• Many facilities have a program designed to help nurses advance their careers and “climb the clinical ladder,” with advancement often achieved through specialty certification, engagement in the unit and hospital-based quality improvement committees, and taking on roles such as charge nurse or preceptor.
  • Staff nurses can earn merit raises and further their careers in the nursing profession. 
Travel Nurse
  • Most agencies provide some form of insurance during the assignment.
    • It’s important to ask if these benefits start on Day 1 or if there’s a delay. 
  • Some travel nursing benefits may be more expensive than what you would pay as a staff nurse, especially for coverage of more than just an individual.
  • If you change agencies between assignments you must change benefits each time or enroll in state-provided marketplace insurance to provide consistent coverage.
  • Nurses may need to supplement their insurance with additional carriers during time off between jobs, with various options available for travel nurse health insurance.
  • Few agencies offer tuition reimbursement, and it usually only applies to nurses that stay with that agency for a prolonged period of time.

Back to Top

Paid Time Off (PTO) and Vacations

Staff Nurse
  • PTO is offered for full-time and part-time employees, but per diem or PRN staff usually aren’t eligible to be paid for any missed shifts or vacation time.
  • The paid leave time may accrue with hourly deposits in each paycheck or some staff may be front-loaded at the beginning of each year with all their hours. 
  • Covers sick days and vacation time
Travel Nurse
  • Very few agencies offer some version of PTO, and most won’t cover sick days.
    • Additionally, nurses may only be eligible if they work with the same agency for multiple assignments. 
  • Vacation time during an assignment may need to be made up at the end of the contract as days/weeks added on to ensure you work the total amount of hours you were contracted for. 
  • Travel nurses aren’t paid for time off in between assignments.

Back to Top

Expectations of Staff vs. Travel Nurses

Staff Nurse
  • As staff nurses, the leadership expects you to be dedicated to and engaged in actions for your unit goals and quality improvement initiatives.
  • Most staff don’t float often if they’re not in a float pool position.
    • PRN staff and travelers are usually the first to float to other units if needed. 
  • Over time, staff nurses are encouraged to engage in the roles of preceptor and/or charge nurse to help staff nurses advance through clinical ladder programs. 
  • Many facilities want their staff to become involved in unit-based and hospital-based committees to improve the quality of care and patient safety. 
  • Most nurses have yearly reviews by a member of their leadership team that may or may not include a performance-based merit raise, depending on the facility.
Travel Nurse
  • Travelers are expected to be highly skilled and active team players hired for their experience and ability to start a job with minimal training.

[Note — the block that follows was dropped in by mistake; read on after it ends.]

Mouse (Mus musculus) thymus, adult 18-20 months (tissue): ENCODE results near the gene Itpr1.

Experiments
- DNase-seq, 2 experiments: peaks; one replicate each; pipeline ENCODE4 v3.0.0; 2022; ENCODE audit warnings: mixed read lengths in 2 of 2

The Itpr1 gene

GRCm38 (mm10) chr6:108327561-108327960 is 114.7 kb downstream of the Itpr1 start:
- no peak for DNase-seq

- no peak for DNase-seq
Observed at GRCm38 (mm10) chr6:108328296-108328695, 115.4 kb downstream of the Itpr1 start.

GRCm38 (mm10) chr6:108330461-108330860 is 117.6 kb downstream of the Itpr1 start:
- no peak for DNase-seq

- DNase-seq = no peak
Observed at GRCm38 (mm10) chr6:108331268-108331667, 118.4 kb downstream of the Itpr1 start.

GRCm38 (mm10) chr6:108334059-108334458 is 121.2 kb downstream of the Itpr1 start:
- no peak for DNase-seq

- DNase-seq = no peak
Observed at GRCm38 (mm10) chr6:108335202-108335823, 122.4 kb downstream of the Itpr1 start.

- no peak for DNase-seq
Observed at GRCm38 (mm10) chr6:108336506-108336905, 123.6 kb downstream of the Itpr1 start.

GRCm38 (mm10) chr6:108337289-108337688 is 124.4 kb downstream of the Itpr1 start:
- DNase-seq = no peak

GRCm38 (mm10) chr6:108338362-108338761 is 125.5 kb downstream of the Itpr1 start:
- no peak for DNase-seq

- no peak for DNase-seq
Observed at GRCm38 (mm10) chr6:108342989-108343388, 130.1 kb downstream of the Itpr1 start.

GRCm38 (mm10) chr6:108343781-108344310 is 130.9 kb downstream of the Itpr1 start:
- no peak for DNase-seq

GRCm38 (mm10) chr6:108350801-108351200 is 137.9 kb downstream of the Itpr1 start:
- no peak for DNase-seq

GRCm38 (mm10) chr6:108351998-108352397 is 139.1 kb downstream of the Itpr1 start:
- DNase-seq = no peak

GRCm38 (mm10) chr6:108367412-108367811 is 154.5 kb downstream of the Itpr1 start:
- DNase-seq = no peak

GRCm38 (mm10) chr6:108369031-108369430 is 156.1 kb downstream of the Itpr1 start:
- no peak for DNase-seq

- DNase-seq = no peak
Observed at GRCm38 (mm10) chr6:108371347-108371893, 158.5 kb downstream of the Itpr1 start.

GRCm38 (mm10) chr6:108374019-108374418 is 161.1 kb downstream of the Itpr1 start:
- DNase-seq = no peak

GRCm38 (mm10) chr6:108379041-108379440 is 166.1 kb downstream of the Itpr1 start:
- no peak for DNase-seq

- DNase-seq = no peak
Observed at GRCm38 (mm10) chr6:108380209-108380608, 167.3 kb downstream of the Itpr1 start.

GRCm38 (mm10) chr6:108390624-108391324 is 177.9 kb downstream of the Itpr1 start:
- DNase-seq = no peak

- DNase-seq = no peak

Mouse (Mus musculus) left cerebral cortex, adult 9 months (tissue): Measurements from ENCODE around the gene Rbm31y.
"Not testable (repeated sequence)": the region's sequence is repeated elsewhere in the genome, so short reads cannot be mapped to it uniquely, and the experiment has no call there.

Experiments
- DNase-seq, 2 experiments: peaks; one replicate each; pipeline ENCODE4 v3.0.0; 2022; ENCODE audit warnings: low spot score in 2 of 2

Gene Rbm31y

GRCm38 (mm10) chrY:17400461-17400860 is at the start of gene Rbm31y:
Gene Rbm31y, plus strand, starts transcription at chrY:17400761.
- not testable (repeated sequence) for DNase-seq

• Travel nurses often float first, so flexibility and adaptability are essential as you may have to float to equal or lesser acuity floors.
  • Unit managers prefer minimal complaining about scheduling or patient assignments (within reason!).
    • Travel nurses are there to help an already strapped unit and shouldn’t be causing additional stress on the unit.
  • As a travel nurse, you can’t gain “seniority” on a unit due to the short length of employment.
  • Travelers must be excellent communicators to constantly work with staff unfamiliar with their skillset and prior experience. 
  • Travelers don’t get annual reviews by managers, but if you’re not performing well on a job, you will most likely be contacted by your agency. 

Back to Top

RN Salary Guide

Length of Employment

Staff Nurse
  • Employment as a permanent staff nurse can be indefinite. It’s up to the nurse to decide when they’re done working for a healthcare system. 
  • Some hospitals have sign-on bonuses that require a contracted time commitment, usually a year or two, but otherwise, there’s no signed commitment to the facility. 
  • A normal full-time hourly commitment is 36-40 hours per week, depending on the position and workflow of the unit. 
  • Staff nurses have the option of using PTO for any shifts that are canceled due to low census.
  • Some nurses may work multiple positions in the same facility over the course of time through lateral or vertical movement in the healthcare hierarchy.
Travel Nurse
  • Traditional travel nurse contracts are 36-48 hours per week for 13 weeks. Nurses can often extend beyond that in shorter increments or for an additional 13 weeks. 
    • During the coronavirus pandemic, crisis contracts offered 2-8 week assignments but often required 48-plus hours per week.
  • Travelers can’t stay in one location for more than 12 months out of rolling 24 months based on a general IRS rule. 
  • Travel nurses aren’t paid for canceled shifts unless they have a guaranteed hours clause in their contract. 
  • There’s always the risk of contract cancellation due to a low census or various other reasons.
    • Only a few agencies have a clause in their contracts that requires advance notice to the traveler, and it’s usually 2 weeks or less.

RELATED: Understanding 2022 Travel Nursing Tax Rules